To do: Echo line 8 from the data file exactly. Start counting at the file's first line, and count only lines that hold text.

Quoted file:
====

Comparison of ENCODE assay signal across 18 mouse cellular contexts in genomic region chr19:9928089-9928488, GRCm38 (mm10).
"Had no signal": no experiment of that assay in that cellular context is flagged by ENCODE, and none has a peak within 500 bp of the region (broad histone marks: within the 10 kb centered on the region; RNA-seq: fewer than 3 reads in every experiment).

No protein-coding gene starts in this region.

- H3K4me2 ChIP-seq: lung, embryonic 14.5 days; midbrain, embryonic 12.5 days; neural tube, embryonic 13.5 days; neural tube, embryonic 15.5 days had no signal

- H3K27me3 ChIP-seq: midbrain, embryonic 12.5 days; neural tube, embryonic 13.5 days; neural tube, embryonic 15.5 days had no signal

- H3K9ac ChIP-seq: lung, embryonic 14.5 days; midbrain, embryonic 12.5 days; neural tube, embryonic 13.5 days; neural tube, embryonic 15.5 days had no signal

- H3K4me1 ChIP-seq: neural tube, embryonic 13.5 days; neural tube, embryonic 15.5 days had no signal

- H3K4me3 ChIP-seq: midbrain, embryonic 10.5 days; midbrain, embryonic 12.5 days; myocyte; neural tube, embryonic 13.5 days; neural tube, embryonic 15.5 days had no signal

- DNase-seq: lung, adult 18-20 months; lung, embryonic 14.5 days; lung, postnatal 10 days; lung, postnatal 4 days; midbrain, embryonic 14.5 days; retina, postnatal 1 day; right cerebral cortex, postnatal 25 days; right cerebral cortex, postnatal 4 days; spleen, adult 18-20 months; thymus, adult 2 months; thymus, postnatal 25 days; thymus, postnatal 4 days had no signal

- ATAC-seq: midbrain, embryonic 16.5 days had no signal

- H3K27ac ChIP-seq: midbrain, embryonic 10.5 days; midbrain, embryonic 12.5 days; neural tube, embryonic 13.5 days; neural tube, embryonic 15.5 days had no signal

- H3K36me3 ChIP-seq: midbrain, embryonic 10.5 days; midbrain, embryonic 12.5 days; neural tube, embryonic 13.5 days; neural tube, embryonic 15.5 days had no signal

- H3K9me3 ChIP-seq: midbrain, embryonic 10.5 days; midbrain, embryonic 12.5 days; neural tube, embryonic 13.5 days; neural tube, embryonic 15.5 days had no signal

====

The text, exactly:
- H3K4me3 ChIP-seq: midbrain, embryonic 10.5 days; midbrain, embryonic 12.5 days; myocyte; neural tube, embryonic 13.5 days; neural tube, embryonic 15.5 days had no signal